Sulfonylureas (SUs) are widely used in the management of T2DM as insulin secretagogues and are named for their common core configuration. They are classified as first- and secondgeneration SUs. First-generation SUs include long-acting chlorpropamide, tolbutamide, tolazamide, and acetohexamide. Substitutions at either end of the compound result in pharmacologic and pharmacokinetic differences among SUs.11
Second-generation SUs include glyburide ( glibenclamide), glipizide, gliquidone, and glimepiride, which vary in duration of action. Glimepiride and glyburide are longer-acting agents than glipizide. Glimepiride is the newest second-generation SU and is sometimes classified as a third-generation SU because it has larger substitutions than other second-generation SUs (Figure 3). It was first introduced into clinical practice in Sweden. The United States Food and Drug Administration (FDA) approved glimepiride in 1995 for the treatment of T2DM as monotherapy as well as in combination with metformin or insulin.
Figure 3
Figure 3
Chemical structure of glimepiride.
Although other SUs are used with insulin, glimepiride is the only SU approved by FDA for use in combination with insulin. It is used in more than 60 countries worldwide. Treatment with glimepiride as monotherapy results in a 1.5%–2.0% reduction in HbA1c.11,12 Pharmacokinetic properties of glimepiride are shown in Table 2.
Pancreatic effects
Glimepiride acts at ATPase-dependent potassium channels in β cells of the pancreas to stimulate insulin release.14 using euglycemic and hyperglycemic clamp studies it has been shown to improve both first- and second-phase insulin secretion.15
Glimepiride binds to 65-kD proteins on β cells. In healthy volunteers, a linear relationship was shown between serum glimepiride concentrations and insulin release during euglycemia and a nearly linear relationship under hyperglycemic conditions.16,17
Maximal glucose-lowering activity and insulin level in T2DM patients is achieved within 2–3 hours of taking glimepiride and can last for 24 hours.16 In a 14-week clinical study, peak concentrations 2 hours after administration of 1, 4, and 8 mg doses of glimepiride were associated with decreases in median fasting plasma glucose (FPG) of 43, 70.5, and 74 mg/dL, respectively.12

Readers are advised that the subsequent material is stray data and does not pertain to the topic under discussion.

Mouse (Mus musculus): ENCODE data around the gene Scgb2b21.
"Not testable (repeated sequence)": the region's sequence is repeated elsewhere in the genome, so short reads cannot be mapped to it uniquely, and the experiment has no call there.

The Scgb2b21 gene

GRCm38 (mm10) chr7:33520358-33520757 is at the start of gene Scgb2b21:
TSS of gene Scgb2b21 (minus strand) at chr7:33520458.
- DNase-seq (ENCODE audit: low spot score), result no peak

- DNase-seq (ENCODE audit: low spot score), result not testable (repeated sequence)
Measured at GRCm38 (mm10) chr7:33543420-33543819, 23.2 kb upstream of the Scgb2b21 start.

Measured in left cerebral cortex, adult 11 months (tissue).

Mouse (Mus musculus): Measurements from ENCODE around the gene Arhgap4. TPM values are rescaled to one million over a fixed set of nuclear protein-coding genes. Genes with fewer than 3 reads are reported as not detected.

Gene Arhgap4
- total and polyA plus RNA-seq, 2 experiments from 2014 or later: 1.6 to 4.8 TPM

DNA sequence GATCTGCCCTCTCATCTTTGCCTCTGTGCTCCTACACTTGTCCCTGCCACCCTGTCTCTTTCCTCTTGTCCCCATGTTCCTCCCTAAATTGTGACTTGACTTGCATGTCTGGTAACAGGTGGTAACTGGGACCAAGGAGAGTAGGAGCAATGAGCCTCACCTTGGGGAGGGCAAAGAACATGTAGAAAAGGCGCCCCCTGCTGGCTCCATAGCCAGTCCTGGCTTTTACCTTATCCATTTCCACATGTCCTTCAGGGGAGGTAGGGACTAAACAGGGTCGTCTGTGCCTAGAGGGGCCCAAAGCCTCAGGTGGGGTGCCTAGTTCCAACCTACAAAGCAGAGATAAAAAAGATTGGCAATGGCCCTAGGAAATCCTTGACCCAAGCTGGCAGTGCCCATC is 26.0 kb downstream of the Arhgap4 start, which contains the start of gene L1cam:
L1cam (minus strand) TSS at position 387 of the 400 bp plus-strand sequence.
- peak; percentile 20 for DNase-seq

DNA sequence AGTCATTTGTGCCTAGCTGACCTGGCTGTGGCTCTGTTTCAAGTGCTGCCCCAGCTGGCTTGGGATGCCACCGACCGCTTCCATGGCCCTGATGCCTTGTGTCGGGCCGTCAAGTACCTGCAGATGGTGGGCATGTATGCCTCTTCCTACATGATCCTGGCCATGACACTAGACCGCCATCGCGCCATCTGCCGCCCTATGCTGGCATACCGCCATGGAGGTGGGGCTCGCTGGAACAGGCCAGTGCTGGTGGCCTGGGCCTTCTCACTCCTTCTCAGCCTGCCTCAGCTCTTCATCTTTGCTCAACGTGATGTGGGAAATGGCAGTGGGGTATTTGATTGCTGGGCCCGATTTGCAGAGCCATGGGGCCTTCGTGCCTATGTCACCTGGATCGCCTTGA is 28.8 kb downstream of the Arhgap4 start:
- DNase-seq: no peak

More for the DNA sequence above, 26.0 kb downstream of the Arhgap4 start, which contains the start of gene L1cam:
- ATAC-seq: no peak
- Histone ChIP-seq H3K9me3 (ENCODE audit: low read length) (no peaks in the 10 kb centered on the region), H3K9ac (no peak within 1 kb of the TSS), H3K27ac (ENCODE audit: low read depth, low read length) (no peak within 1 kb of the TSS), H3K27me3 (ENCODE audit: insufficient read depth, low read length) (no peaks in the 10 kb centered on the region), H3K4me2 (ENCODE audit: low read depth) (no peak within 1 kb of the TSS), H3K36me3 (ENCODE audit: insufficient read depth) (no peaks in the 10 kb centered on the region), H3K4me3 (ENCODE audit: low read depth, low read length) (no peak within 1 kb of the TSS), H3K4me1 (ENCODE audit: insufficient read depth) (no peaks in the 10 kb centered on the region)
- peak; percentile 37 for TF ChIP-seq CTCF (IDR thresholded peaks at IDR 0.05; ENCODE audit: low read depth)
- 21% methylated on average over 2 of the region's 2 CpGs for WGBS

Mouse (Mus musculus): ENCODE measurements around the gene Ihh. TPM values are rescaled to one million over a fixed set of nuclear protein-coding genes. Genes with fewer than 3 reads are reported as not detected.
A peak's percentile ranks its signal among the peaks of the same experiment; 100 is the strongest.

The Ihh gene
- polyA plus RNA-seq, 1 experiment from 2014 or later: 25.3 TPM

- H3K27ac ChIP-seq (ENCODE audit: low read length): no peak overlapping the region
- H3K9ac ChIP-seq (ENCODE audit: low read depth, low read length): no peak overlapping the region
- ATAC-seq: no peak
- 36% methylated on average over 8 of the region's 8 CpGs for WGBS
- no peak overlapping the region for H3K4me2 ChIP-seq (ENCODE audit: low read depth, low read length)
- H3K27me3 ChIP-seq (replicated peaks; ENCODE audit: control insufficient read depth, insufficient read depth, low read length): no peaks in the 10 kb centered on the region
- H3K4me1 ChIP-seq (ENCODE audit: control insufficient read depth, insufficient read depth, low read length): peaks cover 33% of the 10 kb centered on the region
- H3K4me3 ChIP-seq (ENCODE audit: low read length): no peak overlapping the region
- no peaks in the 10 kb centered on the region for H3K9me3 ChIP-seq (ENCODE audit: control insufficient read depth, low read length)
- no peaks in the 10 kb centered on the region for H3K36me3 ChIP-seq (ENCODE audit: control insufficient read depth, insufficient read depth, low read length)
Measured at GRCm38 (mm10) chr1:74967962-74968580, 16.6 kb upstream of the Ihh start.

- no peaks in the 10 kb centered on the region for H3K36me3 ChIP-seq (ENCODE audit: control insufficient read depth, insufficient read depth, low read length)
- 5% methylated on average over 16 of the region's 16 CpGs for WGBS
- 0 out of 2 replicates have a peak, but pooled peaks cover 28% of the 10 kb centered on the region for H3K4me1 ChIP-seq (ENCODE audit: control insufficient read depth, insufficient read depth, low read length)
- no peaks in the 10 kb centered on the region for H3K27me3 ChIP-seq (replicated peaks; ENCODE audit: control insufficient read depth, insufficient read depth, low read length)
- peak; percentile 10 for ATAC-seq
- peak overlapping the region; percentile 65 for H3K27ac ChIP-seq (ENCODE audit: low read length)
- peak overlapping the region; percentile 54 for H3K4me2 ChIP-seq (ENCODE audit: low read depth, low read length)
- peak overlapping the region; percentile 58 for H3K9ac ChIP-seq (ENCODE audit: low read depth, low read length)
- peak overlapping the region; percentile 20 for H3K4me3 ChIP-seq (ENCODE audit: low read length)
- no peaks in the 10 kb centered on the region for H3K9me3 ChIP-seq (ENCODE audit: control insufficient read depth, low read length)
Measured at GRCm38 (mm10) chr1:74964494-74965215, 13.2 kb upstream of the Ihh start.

Glimepiride reduces blood glucose levels and increases insulin levels in blood. A 3-day study of 14 T2DM patients found greater reductions in blood glucose (4.1 vs 1.9 mmol/L) and increase in C-peptide (1.8 vs 1.4 mg/L) and plasma insulin (41 vs 25 mu/L) with 2 mg/day glimepiride compared to placebo (P < 0.05).18
Hypoglycemia after exercise while taking glimepiride was observed in 167 patients with T2DM.19 This was associated with a greater reduction in insulinemia than glibenclamide during exercise, despite similar reductions in blood glucose.
Glimepiride may be taken before or after breakfast with similar results. The efficacy of 2 mg/day glimepiride for 2 weeks on blood glucose levels was not significantly different over a period of 0–4 hours when the drug was given either immediately before breakfast or 30 minutes after breakfast.20
Extrapancreatic effects
The extrapancreatic effects of glimepiride are similar to those of other sulfonylureas. Although peripheral tissue response to insulin is potentiated like other SUs, the clinical relevance of this is not yet clear.21,22 In in vitro studies, glimepiride was found to be two times as potent as glibenclamide in stimulating lipogenesis and glycogenesis.23 Studies in cultured skeletal muscle also suggest a sensitizing effect of glimepiride.24 Possible mechanisms include promotion of GLUT4 transport protein activation and/or translocation in fat and muscle.16,22 Glimepiride reduced insulin resistance and increased hepatic glucose disposal in animal models, but showed no effect in glucose utilization in patients with type 1 diabetes.25
Cardiovascular effects
Glimepiride appears to cause fewer cardiovascular effects than other SUs.16 It was found to be associated with few cardiac changes, fewer ventricular arrhythmias, and little or no effect on blood pressure compared to glyburide and glipizide in animal studies.23 The exact mechanism of this difference in cardiovascular activity is not clear; however, involvement of adenosine triphosphate-sensitive potassium (KATP) channels are thought to play an important role.24,25
Unlike other SUs, glimepiride does not impair ischemic preconditioning of cardiac myocytes. Ischemic preconditioning is an adaptive phenomenon which occurs in response to an ischemic event and delays infarct development during subsequent ischemic episodes, which may help limit tissue damage.26 The postulated mechanism involves selective interaction of glimepiride with sacrolemmal ATP dependent potassium channels in cardiac myocytes rather than mitochondrial channels.27 Evidence suggests that glimepiride preserves myocardial preconditioning, a protective mechanism that limits damage in the event of an ischemic event.14
Data from animal studies suggests that the effects of glimepiride on KATP channels, cardiac vessels, or blood vessels were insignificant compared to that caused by the same dosage of glyburide.28 Similarly, glimepiride has less of an effect in promoting ST segment elevation, enhancing coronary resistance and reducing coronary blood flow compared to glyburide or gliclazide.29
Thus, using glimepiride may be safer than other SUs in cardiac patients due to its lack of detrimental effects on cardiac preconditioning.26
Clinical efficacy
The drug has been assessed in placebo-controlled studies as monotherapy and compared with other SUs and insulin in T2DM patients. Most studies examined FPG, post-prandial glucose (PPG), and HbA1c. Some studies included plasma lipids, serum insulin, or fasting C-peptide levels.